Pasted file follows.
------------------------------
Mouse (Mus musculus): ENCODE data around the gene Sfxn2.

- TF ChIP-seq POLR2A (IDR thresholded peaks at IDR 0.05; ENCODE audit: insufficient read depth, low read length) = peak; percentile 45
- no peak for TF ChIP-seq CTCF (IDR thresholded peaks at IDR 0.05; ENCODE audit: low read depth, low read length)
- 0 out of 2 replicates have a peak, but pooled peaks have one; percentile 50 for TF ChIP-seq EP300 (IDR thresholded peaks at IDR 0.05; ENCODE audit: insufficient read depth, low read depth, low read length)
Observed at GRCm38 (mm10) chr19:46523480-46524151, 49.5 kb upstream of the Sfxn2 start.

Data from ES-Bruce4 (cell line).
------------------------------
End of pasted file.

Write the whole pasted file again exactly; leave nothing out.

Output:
Mouse (Mus musculus): ENCODE data around the gene Sfxn2.

- TF ChIP-seq POLR2A (IDR thresholded peaks at IDR 0.05; ENCODE audit: insufficient read depth, low read length) = peak; percentile 45
- no peak for TF ChIP-seq CTCF (IDR thresholded peaks at IDR 0.05; ENCODE audit: low read depth, low read length)
- 0 out of 2 replicates have a peak, but pooled peaks have one; percentile 50 for TF ChIP-seq EP300 (IDR thresholded peaks at IDR 0.05; ENCODE audit: insufficient read depth, low read depth, low read length)
Observed at GRCm38 (mm10) chr19:46523480-46524151, 49.5 kb upstream of the Sfxn2 start.

Data from ES-Bruce4 (cell line).